From Darrington take state Route 530 west. The highway passes scattered homes and farms. There are great views of Whitehorse Mountain off to the south across lush pasturelands. Its flanks host some of the lowest-elevation glaciers in the 48 states. The highway follows the north fork of Stillaguamish River, passing a string of almost-forgotten hamlets, former stations on the now-abandoned railway.
The community of Oso was settled as Allen in the 1880s. The name was changed to the Spanish word for “bear” in the 1890s to avoid confusion with the Mason County town of Allyn. On March 22, 2014, a rain-soaked mountainside north of the river collapsed. A slide of mud and debris buried the highway and temporarily blocked the river. Forty-three people lost their lives in the disaster. Highway 530 had to be rebuilt and raised to 20 feet in some sections. The road later reopened in 2014.
Arlington (population 22,041) stands just below the confluence of the north and south forks of the Stillaguamish. Settlers homesteaded on the rich valley soils in the early 1860s. Railroads arrived in the 1880s and a station was established under the name of Haller City. An adjacent town site was also platted as Arlington, named for the national cemetery near Washington, D.C. Residents voted to consolidate the two settlements under the name Arlington in 1903. The town prospered as a lumbering center and once ranked among the top producers of shingles. The Stillaguamish Valley Pioneer Museum has exhibits on the history of this period.
Highway 530 leads 3 miles west through farmland to busy Interstate 5. Just east of I-5 exit 206 is Arlington Airport, a busy general aviation field. The airport was a World War II-era Naval Auxiliary Air Station and hosts a nationally-renowned experimental aircraft fly-in each summer.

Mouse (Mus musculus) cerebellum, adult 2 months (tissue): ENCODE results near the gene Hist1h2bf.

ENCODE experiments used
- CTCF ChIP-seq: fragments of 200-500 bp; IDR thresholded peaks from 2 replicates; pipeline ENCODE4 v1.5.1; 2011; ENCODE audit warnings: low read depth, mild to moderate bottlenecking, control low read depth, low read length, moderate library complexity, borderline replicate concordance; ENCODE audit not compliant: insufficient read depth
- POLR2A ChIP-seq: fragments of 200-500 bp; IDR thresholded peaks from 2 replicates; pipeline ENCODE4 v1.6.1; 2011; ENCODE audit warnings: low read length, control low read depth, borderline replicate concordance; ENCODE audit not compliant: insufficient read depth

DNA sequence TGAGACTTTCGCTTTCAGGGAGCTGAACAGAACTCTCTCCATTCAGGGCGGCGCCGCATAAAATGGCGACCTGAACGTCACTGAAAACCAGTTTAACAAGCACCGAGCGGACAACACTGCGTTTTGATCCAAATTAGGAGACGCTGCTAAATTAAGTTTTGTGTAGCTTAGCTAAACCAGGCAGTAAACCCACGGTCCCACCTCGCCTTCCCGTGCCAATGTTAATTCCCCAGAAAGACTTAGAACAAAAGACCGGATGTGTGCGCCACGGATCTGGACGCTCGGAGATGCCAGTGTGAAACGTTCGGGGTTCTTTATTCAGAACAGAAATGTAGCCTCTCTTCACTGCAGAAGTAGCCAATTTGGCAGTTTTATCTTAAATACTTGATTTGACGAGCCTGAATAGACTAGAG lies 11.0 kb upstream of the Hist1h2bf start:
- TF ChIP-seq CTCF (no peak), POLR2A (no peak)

Back on I-5 continue south to Marysville (population 71,681), a former trading post founded in 1878 on a branch of the Snohomish River known as the Ebey Slough. Marysville preserves the Gehl Pioneer Home, built with hand-hewn cedar in 1884, in Jennings Memorial Park. The city celebrates its agricultural roots with the annual Strawberry Festival each June. Adjoining Marysville on the west is the Tulalip Indian Reservation, which was established by treaty in 1855. It is also the site of the earliest Roman Catholic mission on Puget Sound, established in 1857.
Just west of I-5 exit 200 the Tulalip Resort Casino beckons gamblers. Quil Ceda Village, located on the tribe’s business park just west of I-5 exit 202, is the state’s first municipality organized and administered by Native Americans. Just west of I-5 exit 202, Seattle Premium Outlets beckons shoppers with more than 100 outlet stores. Just south of Marysville I-5 bridges Ebey Slough, then traverses the floodplain of the Snohomish River. Dikes and levees protect the fertile farmland from regular flooding, although some of this lowland country is usually under water each winter. The freeway rises to span the Snohomish River and we’re back in Everett where our Mountain Loop tour began.
– Written by John King. Updated in June 2021. Top image of Cascade Mountains seen from Darrington by Cavan Images/Getty Images.